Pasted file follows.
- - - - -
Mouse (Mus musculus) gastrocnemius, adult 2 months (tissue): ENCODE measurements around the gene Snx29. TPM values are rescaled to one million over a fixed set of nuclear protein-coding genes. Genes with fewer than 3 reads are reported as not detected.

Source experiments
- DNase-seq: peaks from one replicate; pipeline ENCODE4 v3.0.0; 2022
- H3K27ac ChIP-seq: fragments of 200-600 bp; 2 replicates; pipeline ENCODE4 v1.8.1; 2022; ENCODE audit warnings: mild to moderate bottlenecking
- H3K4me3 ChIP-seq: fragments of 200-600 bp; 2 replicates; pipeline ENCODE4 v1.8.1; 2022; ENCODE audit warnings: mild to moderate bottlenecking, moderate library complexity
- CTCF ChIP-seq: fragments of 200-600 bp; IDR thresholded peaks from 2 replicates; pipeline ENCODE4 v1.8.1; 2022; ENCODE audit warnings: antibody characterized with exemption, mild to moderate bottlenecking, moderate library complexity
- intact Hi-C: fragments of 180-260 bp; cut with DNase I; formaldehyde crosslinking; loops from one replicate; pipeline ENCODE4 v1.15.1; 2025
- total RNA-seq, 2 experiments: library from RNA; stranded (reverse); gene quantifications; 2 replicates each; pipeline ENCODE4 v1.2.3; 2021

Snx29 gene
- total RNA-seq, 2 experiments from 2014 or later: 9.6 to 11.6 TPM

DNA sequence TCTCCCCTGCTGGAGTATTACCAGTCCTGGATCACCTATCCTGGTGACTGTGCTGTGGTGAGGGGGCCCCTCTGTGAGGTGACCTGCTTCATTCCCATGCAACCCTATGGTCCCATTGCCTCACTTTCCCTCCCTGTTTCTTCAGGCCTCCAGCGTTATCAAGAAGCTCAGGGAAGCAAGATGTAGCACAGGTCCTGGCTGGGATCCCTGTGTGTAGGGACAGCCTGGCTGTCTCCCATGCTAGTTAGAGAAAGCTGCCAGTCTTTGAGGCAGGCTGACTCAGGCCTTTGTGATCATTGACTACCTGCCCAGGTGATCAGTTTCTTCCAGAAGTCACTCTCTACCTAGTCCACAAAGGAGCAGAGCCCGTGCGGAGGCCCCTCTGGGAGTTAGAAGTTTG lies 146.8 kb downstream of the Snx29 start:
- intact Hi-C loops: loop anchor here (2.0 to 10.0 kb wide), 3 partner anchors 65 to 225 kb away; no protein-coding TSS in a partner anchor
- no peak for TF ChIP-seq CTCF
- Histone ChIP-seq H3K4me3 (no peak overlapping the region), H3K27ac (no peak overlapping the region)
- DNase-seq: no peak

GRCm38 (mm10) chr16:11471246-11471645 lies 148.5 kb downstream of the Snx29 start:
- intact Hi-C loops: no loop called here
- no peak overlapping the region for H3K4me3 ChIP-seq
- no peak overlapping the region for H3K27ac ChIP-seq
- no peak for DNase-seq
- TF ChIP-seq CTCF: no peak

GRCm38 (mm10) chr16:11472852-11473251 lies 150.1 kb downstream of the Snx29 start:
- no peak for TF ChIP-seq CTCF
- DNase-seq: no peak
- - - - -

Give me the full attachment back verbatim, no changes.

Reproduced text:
Mouse (Mus musculus) gastrocnemius, adult 2 months (tissue): ENCODE measurements around the gene Snx29. TPM values are rescaled to one million over a fixed set of nuclear protein-coding genes. Genes with fewer than 3 reads are reported as not detected.

Source experiments
- DNase-seq: peaks from one replicate; pipeline ENCODE4 v3.0.0; 2022
- H3K27ac ChIP-seq: fragments of 200-600 bp; 2 replicates; pipeline ENCODE4 v1.8.1; 2022; ENCODE audit warnings: mild to moderate bottlenecking
- H3K4me3 ChIP-seq: fragments of 200-600 bp; 2 replicates; pipeline ENCODE4 v1.8.1; 2022; ENCODE audit warnings: mild to moderate bottlenecking, moderate library complexity
- CTCF ChIP-seq: fragments of 200-600 bp; IDR thresholded peaks from 2 replicates; pipeline ENCODE4 v1.8.1; 2022; ENCODE audit warnings: antibody characterized with exemption, mild to moderate bottlenecking, moderate library complexity
- intact Hi-C: fragments of 180-260 bp; cut with DNase I; formaldehyde crosslinking; loops from one replicate; pipeline ENCODE4 v1.15.1; 2025
- total RNA-seq, 2 experiments: library from RNA; stranded (reverse); gene quantifications; 2 replicates each; pipeline ENCODE4 v1.2.3; 2021

Snx29 gene
- total RNA-seq, 2 experiments from 2014 or later: 9.6 to 11.6 TPM

DNA sequence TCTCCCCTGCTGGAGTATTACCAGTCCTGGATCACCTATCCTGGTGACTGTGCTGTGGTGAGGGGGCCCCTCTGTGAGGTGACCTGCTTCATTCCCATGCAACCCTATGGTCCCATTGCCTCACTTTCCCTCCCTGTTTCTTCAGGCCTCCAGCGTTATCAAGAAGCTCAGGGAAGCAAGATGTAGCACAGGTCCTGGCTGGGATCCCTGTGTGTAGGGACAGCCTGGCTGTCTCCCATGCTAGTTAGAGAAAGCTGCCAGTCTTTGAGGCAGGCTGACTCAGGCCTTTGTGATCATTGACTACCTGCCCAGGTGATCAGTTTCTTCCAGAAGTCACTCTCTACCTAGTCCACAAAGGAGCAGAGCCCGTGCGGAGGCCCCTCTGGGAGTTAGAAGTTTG lies 146.8 kb downstream of the Snx29 start:
- intact Hi-C loops: loop anchor here (2.0 to 10.0 kb wide), 3 partner anchors 65 to 225 kb away; no protein-coding TSS in a partner anchor
- no peak for TF ChIP-seq CTCF
- Histone ChIP-seq H3K4me3 (no peak overlapping the region), H3K27ac (no peak overlapping the region)
- DNase-seq: no peak

GRCm38 (mm10) chr16:11471246-11471645 lies 148.5 kb downstream of the Snx29 start:
- intact Hi-C loops: no loop called here
- no peak overlapping the region for H3K4me3 ChIP-seq
- no peak overlapping the region for H3K27ac ChIP-seq
- no peak for DNase-seq
- TF ChIP-seq CTCF: no peak

GRCm38 (mm10) chr16:11472852-11473251 lies 150.1 kb downstream of the Snx29 start:
- no peak for TF ChIP-seq CTCF
- DNase-seq: no peak